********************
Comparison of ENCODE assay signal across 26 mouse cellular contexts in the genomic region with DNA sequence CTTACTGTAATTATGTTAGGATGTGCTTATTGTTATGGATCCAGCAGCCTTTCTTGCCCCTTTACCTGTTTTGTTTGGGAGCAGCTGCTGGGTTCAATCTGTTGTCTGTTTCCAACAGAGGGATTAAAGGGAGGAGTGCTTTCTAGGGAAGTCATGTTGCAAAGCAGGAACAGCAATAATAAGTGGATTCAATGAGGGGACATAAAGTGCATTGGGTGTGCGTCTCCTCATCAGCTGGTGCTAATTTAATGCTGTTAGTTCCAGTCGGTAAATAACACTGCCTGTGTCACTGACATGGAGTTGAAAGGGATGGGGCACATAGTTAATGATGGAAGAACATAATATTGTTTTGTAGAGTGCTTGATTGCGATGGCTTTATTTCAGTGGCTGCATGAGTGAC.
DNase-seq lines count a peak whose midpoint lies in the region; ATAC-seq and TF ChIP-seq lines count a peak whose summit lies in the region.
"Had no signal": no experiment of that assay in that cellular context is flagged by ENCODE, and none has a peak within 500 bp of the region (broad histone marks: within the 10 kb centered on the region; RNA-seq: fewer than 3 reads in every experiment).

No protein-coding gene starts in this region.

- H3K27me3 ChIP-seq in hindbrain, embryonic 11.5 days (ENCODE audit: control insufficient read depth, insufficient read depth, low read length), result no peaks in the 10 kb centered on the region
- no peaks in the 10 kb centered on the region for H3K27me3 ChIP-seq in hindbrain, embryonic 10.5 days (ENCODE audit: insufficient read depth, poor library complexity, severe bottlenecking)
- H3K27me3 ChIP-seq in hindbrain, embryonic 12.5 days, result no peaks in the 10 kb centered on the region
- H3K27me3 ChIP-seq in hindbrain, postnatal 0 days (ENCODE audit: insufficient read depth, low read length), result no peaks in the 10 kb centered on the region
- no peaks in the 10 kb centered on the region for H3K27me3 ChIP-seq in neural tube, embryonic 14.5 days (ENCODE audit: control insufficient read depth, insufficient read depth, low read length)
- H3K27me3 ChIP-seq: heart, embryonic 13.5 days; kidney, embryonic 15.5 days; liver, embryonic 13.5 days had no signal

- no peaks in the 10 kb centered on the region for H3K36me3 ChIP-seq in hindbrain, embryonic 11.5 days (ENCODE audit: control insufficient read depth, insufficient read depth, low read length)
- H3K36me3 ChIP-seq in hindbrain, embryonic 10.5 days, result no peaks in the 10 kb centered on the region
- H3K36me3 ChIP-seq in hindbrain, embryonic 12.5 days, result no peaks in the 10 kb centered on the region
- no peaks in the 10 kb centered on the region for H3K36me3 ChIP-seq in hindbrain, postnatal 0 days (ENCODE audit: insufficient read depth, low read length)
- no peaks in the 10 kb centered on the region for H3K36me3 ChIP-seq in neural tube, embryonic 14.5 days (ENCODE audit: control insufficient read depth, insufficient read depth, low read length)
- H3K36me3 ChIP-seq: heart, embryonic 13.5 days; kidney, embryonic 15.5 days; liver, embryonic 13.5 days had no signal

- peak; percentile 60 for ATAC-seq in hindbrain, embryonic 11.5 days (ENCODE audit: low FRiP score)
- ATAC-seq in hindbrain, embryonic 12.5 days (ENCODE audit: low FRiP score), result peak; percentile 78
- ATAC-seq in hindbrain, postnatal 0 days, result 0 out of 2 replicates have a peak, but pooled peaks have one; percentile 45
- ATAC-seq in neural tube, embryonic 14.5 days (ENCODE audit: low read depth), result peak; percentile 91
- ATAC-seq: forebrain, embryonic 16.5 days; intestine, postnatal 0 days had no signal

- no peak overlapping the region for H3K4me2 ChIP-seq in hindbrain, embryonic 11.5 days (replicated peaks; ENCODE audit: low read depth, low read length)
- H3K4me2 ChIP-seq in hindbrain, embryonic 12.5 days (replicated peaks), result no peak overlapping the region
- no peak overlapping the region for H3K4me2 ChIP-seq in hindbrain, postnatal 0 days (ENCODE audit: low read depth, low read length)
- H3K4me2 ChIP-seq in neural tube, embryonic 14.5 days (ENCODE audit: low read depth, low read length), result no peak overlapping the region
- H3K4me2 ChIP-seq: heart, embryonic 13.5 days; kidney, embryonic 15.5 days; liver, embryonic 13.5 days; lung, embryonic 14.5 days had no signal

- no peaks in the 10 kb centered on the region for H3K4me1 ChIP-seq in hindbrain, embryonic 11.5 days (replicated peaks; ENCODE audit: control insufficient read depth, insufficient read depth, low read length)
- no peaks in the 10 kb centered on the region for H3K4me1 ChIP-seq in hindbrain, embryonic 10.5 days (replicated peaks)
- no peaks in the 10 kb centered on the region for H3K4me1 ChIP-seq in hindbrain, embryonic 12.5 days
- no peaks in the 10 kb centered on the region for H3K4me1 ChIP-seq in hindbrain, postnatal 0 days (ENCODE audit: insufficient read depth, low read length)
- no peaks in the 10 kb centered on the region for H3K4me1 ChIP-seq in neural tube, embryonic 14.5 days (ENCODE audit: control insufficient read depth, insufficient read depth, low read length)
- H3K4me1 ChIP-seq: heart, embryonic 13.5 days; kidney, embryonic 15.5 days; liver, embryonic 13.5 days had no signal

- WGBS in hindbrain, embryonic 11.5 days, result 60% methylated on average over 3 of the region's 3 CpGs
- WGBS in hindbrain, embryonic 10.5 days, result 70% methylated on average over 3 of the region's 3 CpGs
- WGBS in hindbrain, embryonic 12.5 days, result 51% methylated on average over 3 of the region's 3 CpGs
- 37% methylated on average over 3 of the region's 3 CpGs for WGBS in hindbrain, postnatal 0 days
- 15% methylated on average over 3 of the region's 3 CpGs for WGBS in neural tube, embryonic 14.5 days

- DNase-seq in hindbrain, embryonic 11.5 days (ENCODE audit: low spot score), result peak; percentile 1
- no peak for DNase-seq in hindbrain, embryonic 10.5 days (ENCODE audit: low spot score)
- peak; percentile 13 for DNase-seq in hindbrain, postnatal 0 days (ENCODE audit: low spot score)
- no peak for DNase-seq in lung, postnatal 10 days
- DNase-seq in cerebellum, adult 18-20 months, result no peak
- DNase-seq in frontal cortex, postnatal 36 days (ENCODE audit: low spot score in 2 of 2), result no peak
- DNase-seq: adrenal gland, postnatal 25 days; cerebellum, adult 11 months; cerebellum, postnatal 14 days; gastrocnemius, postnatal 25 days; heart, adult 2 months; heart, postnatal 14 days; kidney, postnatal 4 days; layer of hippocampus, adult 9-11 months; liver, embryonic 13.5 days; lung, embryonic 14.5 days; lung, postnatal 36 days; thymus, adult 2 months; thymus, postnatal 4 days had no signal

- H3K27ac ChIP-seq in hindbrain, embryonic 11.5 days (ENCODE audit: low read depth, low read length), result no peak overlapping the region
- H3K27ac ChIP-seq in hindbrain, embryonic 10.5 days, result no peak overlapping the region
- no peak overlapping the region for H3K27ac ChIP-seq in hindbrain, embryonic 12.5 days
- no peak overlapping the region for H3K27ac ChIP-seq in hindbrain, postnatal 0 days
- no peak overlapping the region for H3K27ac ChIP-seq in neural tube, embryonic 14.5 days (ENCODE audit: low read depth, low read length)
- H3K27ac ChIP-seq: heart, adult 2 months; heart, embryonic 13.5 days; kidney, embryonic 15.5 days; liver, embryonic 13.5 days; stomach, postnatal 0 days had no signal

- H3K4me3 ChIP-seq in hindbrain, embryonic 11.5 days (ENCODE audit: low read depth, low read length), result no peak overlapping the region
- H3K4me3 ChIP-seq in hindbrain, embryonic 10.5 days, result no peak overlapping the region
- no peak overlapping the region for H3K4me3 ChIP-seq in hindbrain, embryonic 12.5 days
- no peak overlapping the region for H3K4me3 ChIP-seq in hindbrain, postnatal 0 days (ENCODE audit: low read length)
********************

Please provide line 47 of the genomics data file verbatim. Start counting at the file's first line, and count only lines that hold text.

- no peak overlapping the region for H3K27ac ChIP-seq in hindbrain, embryonic 12.5 days